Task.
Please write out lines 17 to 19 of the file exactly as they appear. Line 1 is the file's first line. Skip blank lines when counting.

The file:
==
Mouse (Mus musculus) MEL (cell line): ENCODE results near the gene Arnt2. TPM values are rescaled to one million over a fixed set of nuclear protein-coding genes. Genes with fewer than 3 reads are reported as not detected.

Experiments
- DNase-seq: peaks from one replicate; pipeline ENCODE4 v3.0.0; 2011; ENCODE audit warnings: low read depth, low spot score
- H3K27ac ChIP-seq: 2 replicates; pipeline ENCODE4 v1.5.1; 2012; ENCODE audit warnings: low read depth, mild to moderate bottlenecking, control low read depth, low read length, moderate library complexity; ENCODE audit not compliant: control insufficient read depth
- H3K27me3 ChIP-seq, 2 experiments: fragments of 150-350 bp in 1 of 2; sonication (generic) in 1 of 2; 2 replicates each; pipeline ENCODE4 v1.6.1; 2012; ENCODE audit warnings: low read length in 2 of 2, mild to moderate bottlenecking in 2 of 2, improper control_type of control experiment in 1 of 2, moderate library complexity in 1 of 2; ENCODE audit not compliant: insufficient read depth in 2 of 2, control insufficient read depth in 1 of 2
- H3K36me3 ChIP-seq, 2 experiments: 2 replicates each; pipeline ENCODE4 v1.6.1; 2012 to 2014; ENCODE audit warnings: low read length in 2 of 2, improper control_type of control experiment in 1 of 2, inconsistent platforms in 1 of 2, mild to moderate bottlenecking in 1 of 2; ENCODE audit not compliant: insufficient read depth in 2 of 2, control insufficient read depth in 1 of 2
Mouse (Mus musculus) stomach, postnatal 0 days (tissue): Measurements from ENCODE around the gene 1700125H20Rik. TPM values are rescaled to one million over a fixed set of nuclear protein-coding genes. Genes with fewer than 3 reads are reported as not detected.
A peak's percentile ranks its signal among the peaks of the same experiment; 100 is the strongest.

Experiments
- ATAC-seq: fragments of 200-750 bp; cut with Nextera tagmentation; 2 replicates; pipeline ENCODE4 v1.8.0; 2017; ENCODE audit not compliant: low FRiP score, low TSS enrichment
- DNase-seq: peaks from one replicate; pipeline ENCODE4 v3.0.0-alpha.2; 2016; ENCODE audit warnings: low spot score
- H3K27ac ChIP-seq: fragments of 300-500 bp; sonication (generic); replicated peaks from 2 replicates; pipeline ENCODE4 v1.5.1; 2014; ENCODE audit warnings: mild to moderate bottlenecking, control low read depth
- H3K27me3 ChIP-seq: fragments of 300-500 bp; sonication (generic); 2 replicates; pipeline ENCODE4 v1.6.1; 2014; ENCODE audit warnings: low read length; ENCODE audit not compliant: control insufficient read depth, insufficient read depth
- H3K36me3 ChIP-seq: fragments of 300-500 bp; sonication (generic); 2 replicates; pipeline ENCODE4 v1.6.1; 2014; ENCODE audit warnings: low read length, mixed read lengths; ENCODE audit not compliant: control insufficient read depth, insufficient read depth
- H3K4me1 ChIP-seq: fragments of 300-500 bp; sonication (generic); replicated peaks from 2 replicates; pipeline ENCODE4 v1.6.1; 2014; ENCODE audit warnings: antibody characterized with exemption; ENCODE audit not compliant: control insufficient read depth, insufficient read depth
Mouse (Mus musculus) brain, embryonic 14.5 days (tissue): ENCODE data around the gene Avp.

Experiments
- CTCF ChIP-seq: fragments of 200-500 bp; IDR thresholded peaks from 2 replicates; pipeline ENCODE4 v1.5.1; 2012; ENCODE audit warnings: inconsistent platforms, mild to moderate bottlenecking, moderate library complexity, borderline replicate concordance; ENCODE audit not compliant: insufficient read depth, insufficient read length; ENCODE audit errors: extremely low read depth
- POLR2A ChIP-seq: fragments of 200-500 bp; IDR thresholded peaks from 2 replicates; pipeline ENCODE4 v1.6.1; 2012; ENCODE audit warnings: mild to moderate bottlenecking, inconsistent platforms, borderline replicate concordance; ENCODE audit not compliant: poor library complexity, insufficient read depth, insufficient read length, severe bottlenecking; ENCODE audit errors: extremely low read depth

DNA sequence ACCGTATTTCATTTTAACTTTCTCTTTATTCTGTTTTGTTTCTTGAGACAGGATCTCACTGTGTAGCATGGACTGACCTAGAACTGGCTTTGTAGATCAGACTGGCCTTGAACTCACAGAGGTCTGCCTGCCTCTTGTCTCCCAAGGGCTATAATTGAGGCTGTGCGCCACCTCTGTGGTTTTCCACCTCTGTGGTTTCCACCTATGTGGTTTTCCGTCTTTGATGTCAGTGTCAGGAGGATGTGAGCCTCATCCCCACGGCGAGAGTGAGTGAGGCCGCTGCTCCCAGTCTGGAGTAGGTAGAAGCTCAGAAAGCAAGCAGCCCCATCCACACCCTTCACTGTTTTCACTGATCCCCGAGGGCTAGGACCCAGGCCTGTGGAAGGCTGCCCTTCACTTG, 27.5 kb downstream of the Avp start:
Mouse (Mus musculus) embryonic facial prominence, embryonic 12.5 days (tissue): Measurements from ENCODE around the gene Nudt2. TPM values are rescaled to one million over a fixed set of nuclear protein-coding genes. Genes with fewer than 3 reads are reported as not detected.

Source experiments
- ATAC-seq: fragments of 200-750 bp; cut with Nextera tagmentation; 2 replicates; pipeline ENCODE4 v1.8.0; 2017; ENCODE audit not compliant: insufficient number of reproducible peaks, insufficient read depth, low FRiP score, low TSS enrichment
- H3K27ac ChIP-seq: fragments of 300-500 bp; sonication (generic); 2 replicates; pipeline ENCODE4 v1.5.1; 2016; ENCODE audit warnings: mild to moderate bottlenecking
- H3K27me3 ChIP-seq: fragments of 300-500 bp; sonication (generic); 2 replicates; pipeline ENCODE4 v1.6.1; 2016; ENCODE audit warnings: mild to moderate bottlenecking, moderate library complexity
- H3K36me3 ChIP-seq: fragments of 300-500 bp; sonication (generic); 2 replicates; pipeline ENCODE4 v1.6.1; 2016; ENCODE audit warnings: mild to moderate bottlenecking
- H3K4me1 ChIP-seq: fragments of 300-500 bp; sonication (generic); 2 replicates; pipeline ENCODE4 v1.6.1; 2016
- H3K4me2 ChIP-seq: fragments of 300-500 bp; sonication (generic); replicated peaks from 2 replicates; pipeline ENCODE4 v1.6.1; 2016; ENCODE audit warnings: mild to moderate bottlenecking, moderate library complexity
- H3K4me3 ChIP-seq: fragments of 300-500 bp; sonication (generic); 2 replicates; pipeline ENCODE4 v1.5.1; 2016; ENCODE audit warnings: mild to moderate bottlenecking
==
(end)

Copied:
Experiments
- CTCF ChIP-seq: fragments of 200-500 bp; IDR thresholded peaks from 2 replicates; pipeline ENCODE4 v1.5.1; 2012; ENCODE audit warnings: inconsistent platforms, mild to moderate bottlenecking, moderate library complexity, borderline replicate concordance; ENCODE audit not compliant: insufficient read depth, insufficient read length; ENCODE audit errors: extremely low read depth
- POLR2A ChIP-seq: fragments of 200-500 bp; IDR thresholded peaks from 2 replicates; pipeline ENCODE4 v1.6.1; 2012; ENCODE audit warnings: mild to moderate bottlenecking, inconsistent platforms, borderline replicate concordance; ENCODE audit not compliant: poor library complexity, insufficient read depth, insufficient read length, severe bottlenecking; ENCODE audit errors: extremely low read depth